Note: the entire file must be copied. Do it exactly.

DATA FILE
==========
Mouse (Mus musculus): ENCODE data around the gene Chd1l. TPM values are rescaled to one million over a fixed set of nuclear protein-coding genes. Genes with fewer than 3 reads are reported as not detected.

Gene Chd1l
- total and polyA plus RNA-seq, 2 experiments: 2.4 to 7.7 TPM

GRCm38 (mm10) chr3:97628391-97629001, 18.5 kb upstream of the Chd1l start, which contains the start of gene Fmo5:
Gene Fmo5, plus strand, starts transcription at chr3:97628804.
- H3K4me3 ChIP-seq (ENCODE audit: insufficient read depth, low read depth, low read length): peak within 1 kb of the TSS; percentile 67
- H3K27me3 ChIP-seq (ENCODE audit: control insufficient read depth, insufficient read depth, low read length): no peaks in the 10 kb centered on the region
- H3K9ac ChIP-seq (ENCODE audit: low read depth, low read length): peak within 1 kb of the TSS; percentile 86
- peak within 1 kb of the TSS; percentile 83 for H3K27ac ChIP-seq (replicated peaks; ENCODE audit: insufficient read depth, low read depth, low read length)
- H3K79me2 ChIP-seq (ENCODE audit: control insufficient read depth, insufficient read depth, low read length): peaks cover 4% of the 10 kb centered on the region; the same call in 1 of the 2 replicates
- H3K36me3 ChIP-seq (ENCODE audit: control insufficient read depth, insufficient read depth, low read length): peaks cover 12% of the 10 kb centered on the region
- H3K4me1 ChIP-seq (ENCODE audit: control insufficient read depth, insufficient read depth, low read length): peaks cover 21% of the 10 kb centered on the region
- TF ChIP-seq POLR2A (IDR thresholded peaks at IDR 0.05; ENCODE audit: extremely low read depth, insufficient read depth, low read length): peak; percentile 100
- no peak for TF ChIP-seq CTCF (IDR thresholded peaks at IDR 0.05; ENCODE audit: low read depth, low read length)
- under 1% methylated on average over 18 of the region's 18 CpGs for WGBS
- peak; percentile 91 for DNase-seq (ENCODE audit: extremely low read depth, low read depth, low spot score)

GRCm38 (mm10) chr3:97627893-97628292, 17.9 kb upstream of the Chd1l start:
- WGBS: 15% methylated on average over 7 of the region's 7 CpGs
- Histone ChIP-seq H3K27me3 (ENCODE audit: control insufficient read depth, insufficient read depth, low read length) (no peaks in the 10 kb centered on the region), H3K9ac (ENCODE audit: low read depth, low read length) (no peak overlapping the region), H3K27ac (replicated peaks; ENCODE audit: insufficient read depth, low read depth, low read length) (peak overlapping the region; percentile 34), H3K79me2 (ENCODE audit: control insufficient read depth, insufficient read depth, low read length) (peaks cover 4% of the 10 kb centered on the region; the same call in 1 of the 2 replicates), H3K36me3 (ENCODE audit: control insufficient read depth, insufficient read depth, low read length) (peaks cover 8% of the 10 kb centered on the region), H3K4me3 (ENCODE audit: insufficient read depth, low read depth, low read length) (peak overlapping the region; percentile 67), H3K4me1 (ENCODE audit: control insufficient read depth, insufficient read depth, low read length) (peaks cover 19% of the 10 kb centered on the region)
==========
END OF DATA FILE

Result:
Mouse (Mus musculus): ENCODE data around the gene Chd1l. TPM values are rescaled to one million over a fixed set of nuclear protein-coding genes. Genes with fewer than 3 reads are reported as not detected.

Gene Chd1l
- total and polyA plus RNA-seq, 2 experiments: 2.4 to 7.7 TPM

GRCm38 (mm10) chr3:97628391-97629001, 18.5 kb upstream of the Chd1l start, which contains the start of gene Fmo5:
Gene Fmo5, plus strand, starts transcription at chr3:97628804.
- H3K4me3 ChIP-seq (ENCODE audit: insufficient read depth, low read depth, low read length): peak within 1 kb of the TSS; percentile 67
- H3K27me3 ChIP-seq (ENCODE audit: control insufficient read depth, insufficient read depth, low read length): no peaks in the 10 kb centered on the region
- H3K9ac ChIP-seq (ENCODE audit: low read depth, low read length): peak within 1 kb of the TSS; percentile 86
- peak within 1 kb of the TSS; percentile 83 for H3K27ac ChIP-seq (replicated peaks; ENCODE audit: insufficient read depth, low read depth, low read length)
- H3K79me2 ChIP-seq (ENCODE audit: control insufficient read depth, insufficient read depth, low read length): peaks cover 4% of the 10 kb centered on the region; the same call in 1 of the 2 replicates
- H3K36me3 ChIP-seq (ENCODE audit: control insufficient read depth, insufficient read depth, low read length): peaks cover 12% of the 10 kb centered on the region
- H3K4me1 ChIP-seq (ENCODE audit: control insufficient read depth, insufficient read depth, low read length): peaks cover 21% of the 10 kb centered on the region
- TF ChIP-seq POLR2A (IDR thresholded peaks at IDR 0.05; ENCODE audit: extremely low read depth, insufficient read depth, low read length): peak; percentile 100
- no peak for TF ChIP-seq CTCF (IDR thresholded peaks at IDR 0.05; ENCODE audit: low read depth, low read length)
- under 1% methylated on average over 18 of the region's 18 CpGs for WGBS
- peak; percentile 91 for DNase-seq (ENCODE audit: extremely low read depth, low read depth, low spot score)

GRCm38 (mm10) chr3:97627893-97628292, 17.9 kb upstream of the Chd1l start:
- WGBS: 15% methylated on average over 7 of the region's 7 CpGs
- Histone ChIP-seq H3K27me3 (ENCODE audit: control insufficient read depth, insufficient read depth, low read length) (no peaks in the 10 kb centered on the region), H3K9ac (ENCODE audit: low read depth, low read length) (no peak overlapping the region), H3K27ac (replicated peaks; ENCODE audit: insufficient read depth, low read depth, low read length) (peak overlapping the region; percentile 34), H3K79me2 (ENCODE audit: control insufficient read depth, insufficient read depth, low read length) (peaks cover 4% of the 10 kb centered on the region; the same call in 1 of the 2 replicates), H3K36me3 (ENCODE audit: control insufficient read depth, insufficient read depth, low read length) (peaks cover 8% of the 10 kb centered on the region), H3K4me3 (ENCODE audit: insufficient read depth, low read depth, low read length) (peak overlapping the region; percentile 67), H3K4me1 (ENCODE audit: control insufficient read depth, insufficient read depth, low read length) (peaks cover 19% of the 10 kb centered on the region)